IN TOWN

Equal access

Medical students operate clinic to help those who have 'fallen between the cracks'


Pre-med student Brad Swinson checks a patient's blood pressure at the Equal Access Clinic.

SPECIAL TO THE SUN
Published: Thursday, April 1, 2004 at 6:01 a.m.
Last Modified: Wednesday, March 31, 2004 at 10:13 p.m.
When Wayne Johnson walked into a downtown Gainesville restaurant and asked for a cup of water, "no" was not the answer he wanted to hear.
He flew into a fury of shouting and swearing until the woman standing behind the counter threatened to call the police. He then turned and stormed out the door.
"Damn, I lost it again," Johnson said to himself, still thirsty.
Scenes like this one are common for Johnson, 51, who suffers from depression. Without medication, Johnson lashes out at what he calls "the simplest little things."
But for Johnson, who is unemployed, antidepressant medication that costs $100 or more a month was out of reach.
Then he discovered the Equal Access Clinic.
University of Florida College of Medicine students operate the free clinic under the supervision of a UF faculty physician. The clinic operates from 6 to 9 p.m. every Thursday at the Family Practice Medical Group, 625 SW 4th Ave.
This Saturday, the clinic will hold its largest fund-raiser - a 5K run expected to draw more than 250 runners. The goal is to raise $8,800, about 35 percent of the clinic's operating funds.
"The clinic fills a need by providing health care for members of our community who would not receive it otherwise," said Karen Bodnar, first-year medical student and a coordinator at the clinic. "One of every six people in Alachua County doesn't have health insurance."
Many of the clinic's patients "slipped through the cracks," Bodnar said. They cannot afford health insurance, but they are not eligible for government assistance programs such as Medicaid or Medicare.
The clinic provides full primary medical care, including blood pressure and blood sugar monitoring, pregnancy tests and anonymous HIV testing and counseling, to approximately 1,000 patients each year. Depending on the patient's needs, prescriptions for medication prescribed at the clinic are filled free of charge.
On the first three Thursdays of the month, a different medical specialist is available at the clinic for specific needs.
An obstetrician/gynecologist is available on the first Thursday, a pediatrician is available on the second Thursday and a psychiatrist is available on the third Thursday.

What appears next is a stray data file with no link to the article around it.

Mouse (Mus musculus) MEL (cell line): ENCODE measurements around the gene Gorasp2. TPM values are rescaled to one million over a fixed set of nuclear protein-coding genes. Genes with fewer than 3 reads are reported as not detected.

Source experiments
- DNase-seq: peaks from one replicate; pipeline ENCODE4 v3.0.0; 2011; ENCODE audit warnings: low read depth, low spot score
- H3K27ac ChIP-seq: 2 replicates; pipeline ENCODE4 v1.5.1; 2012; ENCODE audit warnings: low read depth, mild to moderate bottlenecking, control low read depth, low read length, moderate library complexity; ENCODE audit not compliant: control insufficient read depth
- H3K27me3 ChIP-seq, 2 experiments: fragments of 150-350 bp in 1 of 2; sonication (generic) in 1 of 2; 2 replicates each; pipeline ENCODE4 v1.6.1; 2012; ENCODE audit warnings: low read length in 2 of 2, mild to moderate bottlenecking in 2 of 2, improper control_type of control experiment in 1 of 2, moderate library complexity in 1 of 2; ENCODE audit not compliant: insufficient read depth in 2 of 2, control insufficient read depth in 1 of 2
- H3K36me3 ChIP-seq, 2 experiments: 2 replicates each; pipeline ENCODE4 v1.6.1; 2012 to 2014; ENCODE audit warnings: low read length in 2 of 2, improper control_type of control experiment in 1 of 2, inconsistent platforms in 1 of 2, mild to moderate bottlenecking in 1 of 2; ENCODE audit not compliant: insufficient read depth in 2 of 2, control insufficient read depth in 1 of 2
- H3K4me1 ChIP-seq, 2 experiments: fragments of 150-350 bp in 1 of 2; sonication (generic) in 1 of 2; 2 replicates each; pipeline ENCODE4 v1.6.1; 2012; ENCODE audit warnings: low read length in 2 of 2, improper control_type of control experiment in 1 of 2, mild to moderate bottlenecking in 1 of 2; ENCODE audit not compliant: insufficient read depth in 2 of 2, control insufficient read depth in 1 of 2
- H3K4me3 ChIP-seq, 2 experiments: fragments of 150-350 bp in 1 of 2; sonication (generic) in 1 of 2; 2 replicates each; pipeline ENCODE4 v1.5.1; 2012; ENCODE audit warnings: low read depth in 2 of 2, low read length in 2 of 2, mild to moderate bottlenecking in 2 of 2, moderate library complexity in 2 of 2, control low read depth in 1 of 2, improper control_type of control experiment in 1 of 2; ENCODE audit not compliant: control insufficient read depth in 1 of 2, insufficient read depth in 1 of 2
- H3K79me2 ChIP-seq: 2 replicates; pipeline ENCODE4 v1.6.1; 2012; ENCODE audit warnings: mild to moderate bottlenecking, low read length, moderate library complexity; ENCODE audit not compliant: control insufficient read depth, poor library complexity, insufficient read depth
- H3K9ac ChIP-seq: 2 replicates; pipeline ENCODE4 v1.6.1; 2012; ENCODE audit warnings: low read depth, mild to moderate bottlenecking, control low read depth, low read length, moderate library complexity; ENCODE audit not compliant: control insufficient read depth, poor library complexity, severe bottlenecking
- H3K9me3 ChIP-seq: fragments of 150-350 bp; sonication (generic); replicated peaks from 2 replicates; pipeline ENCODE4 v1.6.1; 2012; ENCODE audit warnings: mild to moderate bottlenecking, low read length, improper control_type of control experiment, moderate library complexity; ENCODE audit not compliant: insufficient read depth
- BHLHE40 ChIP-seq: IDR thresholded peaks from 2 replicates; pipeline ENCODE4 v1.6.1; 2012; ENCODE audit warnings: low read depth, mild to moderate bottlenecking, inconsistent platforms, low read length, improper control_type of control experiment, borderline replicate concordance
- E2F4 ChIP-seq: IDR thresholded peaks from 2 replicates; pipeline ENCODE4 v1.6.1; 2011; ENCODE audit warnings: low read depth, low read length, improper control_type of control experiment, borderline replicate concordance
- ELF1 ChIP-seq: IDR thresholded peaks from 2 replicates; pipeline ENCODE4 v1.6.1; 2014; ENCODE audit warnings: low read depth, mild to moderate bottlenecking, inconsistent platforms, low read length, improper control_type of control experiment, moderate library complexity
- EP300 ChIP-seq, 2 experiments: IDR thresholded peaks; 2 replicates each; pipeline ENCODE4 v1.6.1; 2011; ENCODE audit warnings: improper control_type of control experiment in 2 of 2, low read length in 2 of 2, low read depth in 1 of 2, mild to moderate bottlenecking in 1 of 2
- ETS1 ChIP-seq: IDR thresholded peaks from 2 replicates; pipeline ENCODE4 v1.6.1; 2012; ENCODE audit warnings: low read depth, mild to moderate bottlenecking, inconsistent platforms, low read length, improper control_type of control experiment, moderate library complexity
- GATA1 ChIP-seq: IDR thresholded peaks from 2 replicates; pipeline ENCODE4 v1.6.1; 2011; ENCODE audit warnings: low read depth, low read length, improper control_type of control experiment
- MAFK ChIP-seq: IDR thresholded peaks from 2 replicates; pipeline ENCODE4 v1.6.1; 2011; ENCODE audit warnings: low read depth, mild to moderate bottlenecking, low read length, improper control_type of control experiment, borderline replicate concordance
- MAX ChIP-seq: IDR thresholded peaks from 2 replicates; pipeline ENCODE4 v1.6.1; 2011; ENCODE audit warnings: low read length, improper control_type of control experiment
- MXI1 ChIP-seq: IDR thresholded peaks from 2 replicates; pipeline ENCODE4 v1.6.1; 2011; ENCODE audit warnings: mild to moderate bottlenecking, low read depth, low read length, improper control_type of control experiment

A limit on patients On this particular Thursday, it is psychiatric night.
Johnson is one of about 20 people lining the ramp leading to the entrance of the Equal Access Clinic. He leans on the handrail behind him, holding his scooter helmet in one hand while he smokes a cigarette with the other. He is trying to relax, but his darting eyes reveal his uneasiness. He ran out of Zoloft, his antidepressant medication, three days ago.
"Just three days without my medication has been terrible," he said, "absolutely terrible."
Johnson said he hopes that after tonight, his life will return to normal - at least until next month when he runs out of the antidepressant again.
"The clinic has made a drastic difference in my daily life," he said. "Without it, I would not get the medication I need, and I would suffer."
The clinic treats patients on a first-come, first-serve basis. Only the first 15 people in line are admitted when the doors open at 6 p.m. Johnson, who is 14th in line, is among those admitted. The others are turned away.
"It's heartbreaking," said Lauren Giglia, co-director of the premedical students at the clinic. "We just don't have the funds to treat everyone who needs medical care."
Students team up Giglia and the other premed students are responsible for admitting and taking the vital signs of the incoming patients.
"I really like the opportunity to have patient contact so early in my medical career," Giglia said. "It is a good feeling to know that you are able to help someone who really needs you."
First and second-year students are teamed with a third- or fourth-year student to interview and examine the patients.
The team then presents its results to the supervising physician who examines the patient to determine a final diagnosis and treatment.
"Every week I come to the clinic it reinforces how important it is to stop and take time to help and care for people who are struggling just to live a healthy life," Bodnar said. "I'm going to want to keep doing this because I know how rewarding it is to fill a genuine need. It's addicting."
The students' compassion does not go unnoticed.
"The doctors and students at the clinic are concerned about people who are down and out," Johnson said. "They really care about people who are hitting rough spots in their lives."
Unfortunately, compassion is not enough to support the clinic, Bodnar said.
Many of the patients treated at the clinic need medication, and even with all the donations the clinic receives from pharmaceutical companies, private donations and UF Student Government, the clinic needs more funds to treat all of its patients.
"Medication is expensive," Bodnar said. "It is hard to keep the medicine cabinet full. We need the support of the community."
For Mark Brahim, 51, of Gainesville the clinic is the only way to keep his family healthy.
"The clinic helps when there is nobody to take care of you," Brahim said. "If there wasn't the clinic, without insurance, you just get sick and die."

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